At 10:30 p.m. on Wednesday night, 11 girls from the St. Olaf womens cross country team met at Skoglund Athletic Center to spend the night on the newly sanitized matted floor of the wrestling room. The athletes each carried a weekend bag and pillow and were joined by coach Chris Daymont, who provided sleeping bags for all.
Thursday morning travel
The next morning, at 3 a.m., we received a much anticipated, albeit harsh, wake-up call . Half an hour later, we piled into a 15-passenger van and headed to the Minneapolis/St. Paul airport. Our team was traveling to Hanover, Ind. to race in the Division III pre-national meet on Friday afternoon. Originally, Chris had planned to drive the top 11 runners the 12 hours to Southern Indiana, which would have been very exhausting considering she is the only one licensed to drive St. Olaf vehicles.
However, an anonymous donation of 12 plane tickets allowed our entire pre-national team to make the trip comfortably in less than five hours. We checked our bags at the Twin Cities Airport at 4 a.m., boarded our plane at 5:30, and after a brief layover at Chicagos OHare Airport, arrived in the Lexington/Blue Grass terminal in Kentucky at 10:30 a.m. EST.
At the airport, we were met by Kentucky resident Brenda Franey, mother of Brigid Franey 01. Brenda led us through the beautiful Kentucky back roads to Kenneland Racetrack, part of the set for the movie Sea Biscuit. At the track, our team received royal treatment as we explored the paddocks and a security guard turned his head while we pet the racehorses whose anxiety we well understood. Although NCAA rules prohibit all athletes from gambling, we made friendly wagers amongst ourselves and experienced "the other side of racing" as Erin Bengsten 06 rooted for the winning horse, Atababe, and Erin Weir 07 espoused the last place finisher, Princess.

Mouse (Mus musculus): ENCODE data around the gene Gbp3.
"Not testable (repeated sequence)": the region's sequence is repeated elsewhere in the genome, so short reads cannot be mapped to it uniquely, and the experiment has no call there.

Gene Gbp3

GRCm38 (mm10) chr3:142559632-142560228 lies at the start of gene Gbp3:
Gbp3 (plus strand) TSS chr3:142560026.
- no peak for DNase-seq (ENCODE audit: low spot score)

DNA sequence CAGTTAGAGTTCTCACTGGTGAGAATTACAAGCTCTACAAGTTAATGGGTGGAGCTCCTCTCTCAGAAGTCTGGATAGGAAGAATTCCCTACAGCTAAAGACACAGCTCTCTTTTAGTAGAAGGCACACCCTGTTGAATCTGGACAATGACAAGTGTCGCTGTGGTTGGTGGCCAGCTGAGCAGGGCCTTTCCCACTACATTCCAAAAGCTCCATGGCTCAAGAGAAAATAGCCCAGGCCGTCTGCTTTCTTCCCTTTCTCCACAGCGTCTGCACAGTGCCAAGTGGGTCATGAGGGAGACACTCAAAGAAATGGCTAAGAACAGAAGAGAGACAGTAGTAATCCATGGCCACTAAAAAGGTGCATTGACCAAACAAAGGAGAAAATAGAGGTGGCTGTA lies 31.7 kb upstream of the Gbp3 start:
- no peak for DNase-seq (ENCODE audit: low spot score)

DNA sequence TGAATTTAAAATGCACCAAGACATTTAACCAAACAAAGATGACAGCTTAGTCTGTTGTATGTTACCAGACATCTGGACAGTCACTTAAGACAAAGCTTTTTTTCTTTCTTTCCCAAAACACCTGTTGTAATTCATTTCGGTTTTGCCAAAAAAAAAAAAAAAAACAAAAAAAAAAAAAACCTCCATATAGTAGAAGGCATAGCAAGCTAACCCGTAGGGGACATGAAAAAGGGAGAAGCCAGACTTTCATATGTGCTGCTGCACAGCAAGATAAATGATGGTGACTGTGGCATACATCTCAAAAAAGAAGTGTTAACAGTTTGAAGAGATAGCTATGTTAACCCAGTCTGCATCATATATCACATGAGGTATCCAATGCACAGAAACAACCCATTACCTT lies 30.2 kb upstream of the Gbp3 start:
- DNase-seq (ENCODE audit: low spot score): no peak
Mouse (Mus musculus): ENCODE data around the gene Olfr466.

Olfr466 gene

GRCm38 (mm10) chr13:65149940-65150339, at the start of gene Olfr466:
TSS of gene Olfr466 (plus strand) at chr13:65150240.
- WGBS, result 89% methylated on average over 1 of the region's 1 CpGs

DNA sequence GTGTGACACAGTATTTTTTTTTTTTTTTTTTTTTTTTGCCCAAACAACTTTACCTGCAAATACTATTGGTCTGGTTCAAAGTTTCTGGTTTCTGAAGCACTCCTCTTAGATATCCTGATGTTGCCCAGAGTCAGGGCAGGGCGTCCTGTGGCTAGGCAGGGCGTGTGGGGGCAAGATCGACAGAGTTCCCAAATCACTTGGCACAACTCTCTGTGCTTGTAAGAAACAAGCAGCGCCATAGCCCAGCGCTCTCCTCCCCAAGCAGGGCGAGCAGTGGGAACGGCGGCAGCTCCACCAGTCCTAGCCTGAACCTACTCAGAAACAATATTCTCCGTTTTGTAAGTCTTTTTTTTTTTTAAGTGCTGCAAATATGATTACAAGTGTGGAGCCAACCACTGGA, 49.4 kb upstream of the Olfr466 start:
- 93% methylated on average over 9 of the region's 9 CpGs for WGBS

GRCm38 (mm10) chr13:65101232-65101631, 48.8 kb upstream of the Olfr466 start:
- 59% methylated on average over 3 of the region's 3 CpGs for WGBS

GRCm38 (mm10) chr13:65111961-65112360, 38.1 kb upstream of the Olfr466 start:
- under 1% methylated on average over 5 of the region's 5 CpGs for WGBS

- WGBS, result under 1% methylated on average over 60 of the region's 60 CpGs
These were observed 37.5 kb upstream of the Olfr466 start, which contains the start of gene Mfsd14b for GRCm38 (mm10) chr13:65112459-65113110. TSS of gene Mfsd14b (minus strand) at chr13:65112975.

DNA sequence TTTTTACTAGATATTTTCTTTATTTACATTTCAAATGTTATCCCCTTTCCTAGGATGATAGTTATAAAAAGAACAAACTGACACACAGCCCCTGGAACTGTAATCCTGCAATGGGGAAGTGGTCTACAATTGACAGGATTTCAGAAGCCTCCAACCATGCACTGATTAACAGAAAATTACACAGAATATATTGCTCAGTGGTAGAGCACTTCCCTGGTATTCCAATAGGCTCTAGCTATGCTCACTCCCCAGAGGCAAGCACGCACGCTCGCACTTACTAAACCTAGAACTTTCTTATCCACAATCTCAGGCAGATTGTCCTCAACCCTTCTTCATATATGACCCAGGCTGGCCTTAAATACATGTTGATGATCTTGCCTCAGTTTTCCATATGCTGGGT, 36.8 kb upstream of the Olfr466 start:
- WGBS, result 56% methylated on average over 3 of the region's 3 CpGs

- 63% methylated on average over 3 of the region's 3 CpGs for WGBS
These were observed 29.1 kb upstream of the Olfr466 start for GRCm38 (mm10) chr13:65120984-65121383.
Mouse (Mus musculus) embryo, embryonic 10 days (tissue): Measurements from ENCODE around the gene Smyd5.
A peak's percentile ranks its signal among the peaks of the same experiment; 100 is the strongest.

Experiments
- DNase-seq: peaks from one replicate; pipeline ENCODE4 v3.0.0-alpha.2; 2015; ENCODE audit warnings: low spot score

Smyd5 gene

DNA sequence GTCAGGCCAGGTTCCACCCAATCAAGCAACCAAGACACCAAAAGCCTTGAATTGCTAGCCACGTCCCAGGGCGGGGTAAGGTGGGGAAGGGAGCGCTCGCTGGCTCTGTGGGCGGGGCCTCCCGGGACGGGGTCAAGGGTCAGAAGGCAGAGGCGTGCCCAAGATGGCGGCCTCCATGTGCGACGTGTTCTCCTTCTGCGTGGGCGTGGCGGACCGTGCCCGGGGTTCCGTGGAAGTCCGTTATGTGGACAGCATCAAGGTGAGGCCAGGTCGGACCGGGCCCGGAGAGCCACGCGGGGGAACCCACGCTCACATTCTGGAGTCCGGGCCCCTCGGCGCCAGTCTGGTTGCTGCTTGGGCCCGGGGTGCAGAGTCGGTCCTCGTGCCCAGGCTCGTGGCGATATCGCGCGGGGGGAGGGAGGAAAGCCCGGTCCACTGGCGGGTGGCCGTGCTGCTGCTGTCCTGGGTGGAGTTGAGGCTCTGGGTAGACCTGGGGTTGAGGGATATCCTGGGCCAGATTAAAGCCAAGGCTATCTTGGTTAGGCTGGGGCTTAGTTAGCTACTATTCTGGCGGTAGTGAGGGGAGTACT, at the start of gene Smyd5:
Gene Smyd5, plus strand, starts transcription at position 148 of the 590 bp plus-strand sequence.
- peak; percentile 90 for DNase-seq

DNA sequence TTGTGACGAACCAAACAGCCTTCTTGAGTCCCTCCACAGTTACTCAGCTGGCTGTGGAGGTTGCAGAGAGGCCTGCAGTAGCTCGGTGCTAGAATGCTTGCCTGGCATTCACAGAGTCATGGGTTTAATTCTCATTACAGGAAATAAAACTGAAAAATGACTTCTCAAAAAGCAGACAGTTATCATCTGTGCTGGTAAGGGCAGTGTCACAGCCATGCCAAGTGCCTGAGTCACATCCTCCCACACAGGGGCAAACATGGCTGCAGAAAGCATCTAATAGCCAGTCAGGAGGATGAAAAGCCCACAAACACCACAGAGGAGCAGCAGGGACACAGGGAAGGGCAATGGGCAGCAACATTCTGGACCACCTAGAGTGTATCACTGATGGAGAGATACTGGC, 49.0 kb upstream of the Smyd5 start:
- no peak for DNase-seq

Following Brendas recommendation, Stephanie Block 07 further enriched her "Kentucky experience" by sampling Burgoo, a favorite racetrack concession. This native stew is traditionally made with squirrel, opossum, veal, mutton, and vegetables. After our tired eyes and bodies had taken in as much Kentucky as we could handle for one day, we parted ways with Brenda and began the two-hour drive to our own racecourse in Hanover, Ind.
Scouting the course
At 3 p.m., we arrived at the Hampton Inn and Suites in Scottsburg, Ind. to check into our rooms. An hour later, we were unpacked, changed, and back in the van for the 20minute drive to the racecourse at Hanover College, where we would do our pre-meet warm-up. The course consisted of a complicated tangle of loops that scribbled through the colleges athletic grounds. The route angled around athletic fields, swept through "woods" and darted up and down hills. Even with a map in front of us, it was hard to determine the correct path of the course. Our pre-meet work-out consisted of a warm-up on the course, sprint drills and stride-outs at the starting area and a brisk cool-down.
At 6:30 p.m. we left the racecourse but maintained our pre-race mode since we were running late for our dinner reservations at Jeeves & Company with former Ole thrower Emily Uzzell 03. Because we would not be racing until 4 p.m. the following afternoon, we were able to fully enjoy the restaurants "innovative American cuisine" without worrying too much about pre-race digestion. The food offered a gourmet contrast to the Subway we had eaten for lunch.
The team took advantage of the races relatively late start by sleeping in on Friday morning; however, everyone was sure to wake-up in time to take advantage of the hotels continental breakfast. At noon, the team made its way over to Arbys. At 2 p.m., we left for the course. Although we all needed to expel some energy and quiet our nerves at one point or another before the race, we all kept "our heads on and our wits in," as the expression goes.